#### Description

The development of a set of strain tensor functionals that are suitable for characterizing arbitrarily ordered atomistic structures is described. The approach starts by transforming the discrete atomic coordinates to a continuous and differentiable density function using Gaussian kernels. The local geometries can then characterized in terms of a Taylor series expansion about each atomic center, where the nth order derivatives can be determined from the nth order moments of the neighboring atom positions. This is similar to an approach used by Zimmerman et al. [1], except that the neighborhoods here are smooth rather than discrete. The Cartesian moments can be transformed to solid harmonic functions (also called 3D Zernike functions), which retain both radial and angular information. Those functions can be further recast in terms of Rotationally Invariant Functions (RIF) that cleanly separate different types of shape distortions (strains) and orientation factors. Similar RIF descriptions have been earlier used for pattern recognition and image processing [2, 3]. Examples of using these RIF basis functions to classify the deformation geometries observed in Molecular Dynamics simulations of Cu and Ta under strong compression will be shown. The expansions are carried out to fourth order, which is what is required to distinguish between crystal structures. The resulting functionals allow different types of defect structures and deformations to be readily identified, along with the pathways of the deformation processes. The analysis can then be extended to vector quantities (velocities, forces) so that the analogous momentum and stress functions functionals can be defined, leading to a thermodynamically consistent coarse-graining procedure [4]. It is proposed that these RIF bases would be an optimally compact method for defining and comparing atomic potential functions. REFERENCES [1] Zimmerman, J.A., Bammann, D.J., Gao, H. Int. J. Sol. Struct. 2009, 46, 238. [2] Lo, C.-H., Don, H.-S. IEEE Trans. Patt. Analys. Mach. Intel. 1989, 11, 1053. [3] Kindlmann, G., Ennis, D.B., Whitaker, R.T. IEEE Trans. Med. Imag. 2007, 26, 1483. [4] Webb, E.B., Zimmerman, J.A., Seel, S.C. Math. Mech. Solids. 2008, 13, 221.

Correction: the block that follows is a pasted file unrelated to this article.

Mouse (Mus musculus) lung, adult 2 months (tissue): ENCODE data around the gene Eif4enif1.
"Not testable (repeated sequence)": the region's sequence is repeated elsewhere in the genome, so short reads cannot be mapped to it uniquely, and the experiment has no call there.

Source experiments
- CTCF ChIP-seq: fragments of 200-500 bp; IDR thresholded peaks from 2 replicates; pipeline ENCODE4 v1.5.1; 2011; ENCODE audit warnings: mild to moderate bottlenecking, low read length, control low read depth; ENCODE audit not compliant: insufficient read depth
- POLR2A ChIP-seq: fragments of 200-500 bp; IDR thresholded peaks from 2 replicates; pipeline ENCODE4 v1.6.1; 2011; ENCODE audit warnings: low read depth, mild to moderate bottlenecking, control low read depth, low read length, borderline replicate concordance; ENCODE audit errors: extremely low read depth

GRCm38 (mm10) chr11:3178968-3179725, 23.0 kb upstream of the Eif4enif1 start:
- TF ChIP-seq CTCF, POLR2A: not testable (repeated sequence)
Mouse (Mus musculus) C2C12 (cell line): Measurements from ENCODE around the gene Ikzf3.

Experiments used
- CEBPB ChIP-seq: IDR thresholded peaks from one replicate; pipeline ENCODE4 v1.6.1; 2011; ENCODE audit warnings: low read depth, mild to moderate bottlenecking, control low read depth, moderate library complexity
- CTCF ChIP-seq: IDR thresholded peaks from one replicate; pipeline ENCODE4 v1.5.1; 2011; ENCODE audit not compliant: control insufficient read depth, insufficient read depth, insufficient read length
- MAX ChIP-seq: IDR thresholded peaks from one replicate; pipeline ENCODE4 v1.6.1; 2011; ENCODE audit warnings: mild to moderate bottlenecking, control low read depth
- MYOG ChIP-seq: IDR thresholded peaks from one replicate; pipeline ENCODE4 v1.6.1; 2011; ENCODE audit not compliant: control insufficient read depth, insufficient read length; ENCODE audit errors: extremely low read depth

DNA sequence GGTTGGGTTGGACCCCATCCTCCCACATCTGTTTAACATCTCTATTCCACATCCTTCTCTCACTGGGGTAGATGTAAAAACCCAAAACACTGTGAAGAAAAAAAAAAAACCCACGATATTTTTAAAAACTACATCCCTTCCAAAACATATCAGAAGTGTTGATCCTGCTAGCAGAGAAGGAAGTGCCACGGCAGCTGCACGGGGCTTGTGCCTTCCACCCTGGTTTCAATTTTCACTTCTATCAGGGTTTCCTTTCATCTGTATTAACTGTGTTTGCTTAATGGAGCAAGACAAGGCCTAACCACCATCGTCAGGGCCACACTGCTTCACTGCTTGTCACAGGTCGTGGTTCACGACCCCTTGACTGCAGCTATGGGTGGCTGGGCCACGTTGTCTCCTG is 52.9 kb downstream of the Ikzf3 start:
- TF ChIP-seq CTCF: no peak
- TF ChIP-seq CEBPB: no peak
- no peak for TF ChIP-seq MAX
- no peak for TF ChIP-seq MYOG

#### Recommended Citation

Kober, E.,
&
Welch, P.
(2014).
Strain functionals for characterizing atomistic geometries.
In A. Bajaj, P. Zavattieri, M. Koslowski, & T. Siegmund (Eds.).
*
Proceedings of the Society of Engineering Science 51st Annual Technical Meeting, October 1-3, 2014
*,
West Lafayette: Purdue University Libraries Scholarly Publishing Services, 2014.
https://docs.lib.purdue.edu/ses2014/mms/imms/13

Strain functionals for characterizing atomistic geometries

The development of a set of strain tensor functionals that are suitable for characterizing arbitrarily ordered atomistic structures is described. The approach starts by transforming the discrete atomic coordinates to a continuous and differentiable density function using Gaussian kernels. The local geometries can then characterized in terms of a Taylor series expansion about each atomic center, where the nth order derivatives can be determined from the nth order moments of the neighboring atom positions. This is similar to an approach used by Zimmerman et al. [1], except that the neighborhoods here are smooth rather than discrete. The Cartesian moments can be transformed to solid harmonic functions (also called 3D Zernike functions), which retain both radial and angular information. Those functions can be further recast in terms of Rotationally Invariant Functions (RIF) that cleanly separate different types of shape distortions (strains) and orientation factors. Similar RIF descriptions have been earlier used for pattern recognition and image processing [2, 3]. Examples of using these RIF basis functions to classify the deformation geometries observed in Molecular Dynamics simulations of Cu and Ta under strong compression will be shown. The expansions are carried out to fourth order, which is what is required to distinguish between crystal structures. The resulting functionals allow different types of defect structures and deformations to be readily identified, along with the pathways of the deformation processes. The analysis can then be extended to vector quantities (velocities, forces) so that the analogous momentum and stress functions functionals can be defined, leading to a thermodynamically consistent coarse-graining procedure [4]. It is proposed that these RIF bases would be an optimally compact method for defining and comparing atomic potential functions. REFERENCES [1] Zimmerman, J.A., Bammann, D.J., Gao, H. Int. J. Sol. Struct. 2009, 46, 238. [2] Lo, C.-H., Don, H.-S. IEEE Trans. Patt. Analys. Mach. Intel. 1989, 11, 1053. [3] Kindlmann, G., Ennis, D.B., Whitaker, R.T. IEEE Trans. Med. Imag. 2007, 26, 1483. [4] Webb, E.B., Zimmerman, J.A., Seel, S.C. Math. Mech. Solids. 2008, 13, 221.